The paradigm through which students are evaluated in exams needs to alter, according to Dr. Samuel Ofori Bekoe, the Institute for Teachers and Continuous Development’s deputy director.
This follows the publication of a study by Corruption Watch that exposed a massive system of cheating during the 2021 WASSCE.
Mr. Bekoe said on Thursday’s Super Morning Show on Joy FM; “our whole outlook of examination and what we deem it as, especially the WASSCE and BECE referred to as high stake exam, which is used to determine the life progress of a student” have contributed to the high incidence of malpractice.
“We also have this situation where the examination is being used to select more or less the good students from those who are not achieving. Those who are deemed to have achieved are pushed forward unto the next level and if we have more students going through this process and yet very few are going to be selected, then you know the pressure that you’ve brought to bear,” he said.
He claims that another reason is the accountability system, which forces instructors to go above and beyond to guarantee that their students score well because it measures teachers’ professional status based on how well their students perform on exams.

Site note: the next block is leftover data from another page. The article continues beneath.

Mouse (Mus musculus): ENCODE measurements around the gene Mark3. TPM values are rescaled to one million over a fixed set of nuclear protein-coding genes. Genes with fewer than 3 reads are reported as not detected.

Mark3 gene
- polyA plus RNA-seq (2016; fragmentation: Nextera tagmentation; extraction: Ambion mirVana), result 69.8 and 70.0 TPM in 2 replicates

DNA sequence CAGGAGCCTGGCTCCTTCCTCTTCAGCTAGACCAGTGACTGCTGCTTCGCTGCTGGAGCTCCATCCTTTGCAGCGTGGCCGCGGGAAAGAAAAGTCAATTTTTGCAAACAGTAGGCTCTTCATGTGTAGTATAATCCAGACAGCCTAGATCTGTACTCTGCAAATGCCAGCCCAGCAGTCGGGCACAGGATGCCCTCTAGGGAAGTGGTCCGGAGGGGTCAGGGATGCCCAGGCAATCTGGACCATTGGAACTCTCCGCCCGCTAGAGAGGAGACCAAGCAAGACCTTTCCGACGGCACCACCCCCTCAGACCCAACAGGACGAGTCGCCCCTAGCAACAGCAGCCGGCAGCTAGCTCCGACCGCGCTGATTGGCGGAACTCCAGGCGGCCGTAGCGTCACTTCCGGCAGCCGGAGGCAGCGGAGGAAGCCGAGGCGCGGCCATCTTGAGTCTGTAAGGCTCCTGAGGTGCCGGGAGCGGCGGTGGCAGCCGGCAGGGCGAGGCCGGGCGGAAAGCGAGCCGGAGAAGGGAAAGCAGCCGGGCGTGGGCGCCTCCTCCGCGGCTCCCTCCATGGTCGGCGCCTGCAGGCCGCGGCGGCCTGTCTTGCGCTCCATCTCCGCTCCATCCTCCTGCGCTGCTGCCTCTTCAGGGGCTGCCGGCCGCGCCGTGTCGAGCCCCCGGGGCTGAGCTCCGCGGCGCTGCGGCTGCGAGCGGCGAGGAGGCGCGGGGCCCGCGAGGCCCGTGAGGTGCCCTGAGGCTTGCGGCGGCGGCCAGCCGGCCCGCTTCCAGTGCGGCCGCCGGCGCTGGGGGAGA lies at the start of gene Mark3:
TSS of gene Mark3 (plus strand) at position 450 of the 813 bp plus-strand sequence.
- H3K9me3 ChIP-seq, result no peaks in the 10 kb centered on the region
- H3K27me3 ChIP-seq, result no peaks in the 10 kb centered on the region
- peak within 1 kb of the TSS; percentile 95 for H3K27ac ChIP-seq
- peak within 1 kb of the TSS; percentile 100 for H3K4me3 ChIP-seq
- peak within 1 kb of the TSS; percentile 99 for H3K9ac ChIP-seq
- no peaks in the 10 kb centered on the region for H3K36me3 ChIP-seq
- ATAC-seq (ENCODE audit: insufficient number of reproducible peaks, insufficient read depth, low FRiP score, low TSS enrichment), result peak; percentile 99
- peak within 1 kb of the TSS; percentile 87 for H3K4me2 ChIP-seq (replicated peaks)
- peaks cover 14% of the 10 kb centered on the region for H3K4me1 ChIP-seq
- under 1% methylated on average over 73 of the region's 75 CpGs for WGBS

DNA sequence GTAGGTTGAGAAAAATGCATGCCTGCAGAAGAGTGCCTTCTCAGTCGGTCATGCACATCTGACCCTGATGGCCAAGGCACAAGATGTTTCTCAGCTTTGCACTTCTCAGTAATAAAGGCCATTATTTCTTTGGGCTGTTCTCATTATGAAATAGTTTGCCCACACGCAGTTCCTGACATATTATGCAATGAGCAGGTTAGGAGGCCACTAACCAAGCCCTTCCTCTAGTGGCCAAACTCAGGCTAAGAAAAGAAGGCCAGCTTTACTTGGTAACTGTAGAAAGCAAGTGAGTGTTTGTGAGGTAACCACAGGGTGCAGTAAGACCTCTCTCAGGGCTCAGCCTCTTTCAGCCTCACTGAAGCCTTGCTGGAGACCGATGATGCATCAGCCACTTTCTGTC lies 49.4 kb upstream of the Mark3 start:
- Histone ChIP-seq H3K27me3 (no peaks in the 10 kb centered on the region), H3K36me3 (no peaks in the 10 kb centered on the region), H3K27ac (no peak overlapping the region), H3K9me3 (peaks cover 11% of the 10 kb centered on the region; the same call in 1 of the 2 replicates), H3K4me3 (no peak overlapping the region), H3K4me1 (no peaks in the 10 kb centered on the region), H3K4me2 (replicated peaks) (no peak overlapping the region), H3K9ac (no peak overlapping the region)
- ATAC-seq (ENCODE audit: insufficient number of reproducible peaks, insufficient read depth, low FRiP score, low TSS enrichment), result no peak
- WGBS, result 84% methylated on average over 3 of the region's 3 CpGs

He continued by saying that one factor in the rise in exam fraud is people’s desire to know what would be on the exam paper so they may memorize it and use it to their advantage when the time comes.
He demanded a change in the evaluation approach based on the criteria listed in order to lower exam irregularities.
He recommended, among other things, that the students be assessed authentically.
He remarked, defining what he meant by ‘authentic assessment’; “authentic assessment by its nature in itself talks about assessment by students and teachers themselves and sometimes by practice where students themselves are part of determining how they have to be assessed and what to be assessed on.”
“When we make things transparent to students it reduces anxiety and once the examination anxiety is reduced the urge to resort to examination malpractice will automatically go down,” he said.